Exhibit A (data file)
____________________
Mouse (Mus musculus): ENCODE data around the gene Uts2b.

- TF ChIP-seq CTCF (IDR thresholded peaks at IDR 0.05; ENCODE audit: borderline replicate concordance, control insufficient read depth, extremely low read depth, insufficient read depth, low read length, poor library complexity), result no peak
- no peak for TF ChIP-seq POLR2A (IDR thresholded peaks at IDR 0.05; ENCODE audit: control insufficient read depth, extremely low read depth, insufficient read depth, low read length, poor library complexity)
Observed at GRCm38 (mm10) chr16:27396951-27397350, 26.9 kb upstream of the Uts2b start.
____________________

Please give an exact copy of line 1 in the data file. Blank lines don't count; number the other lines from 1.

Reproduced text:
Mouse (Mus musculus): ENCODE data around the gene Uts2b.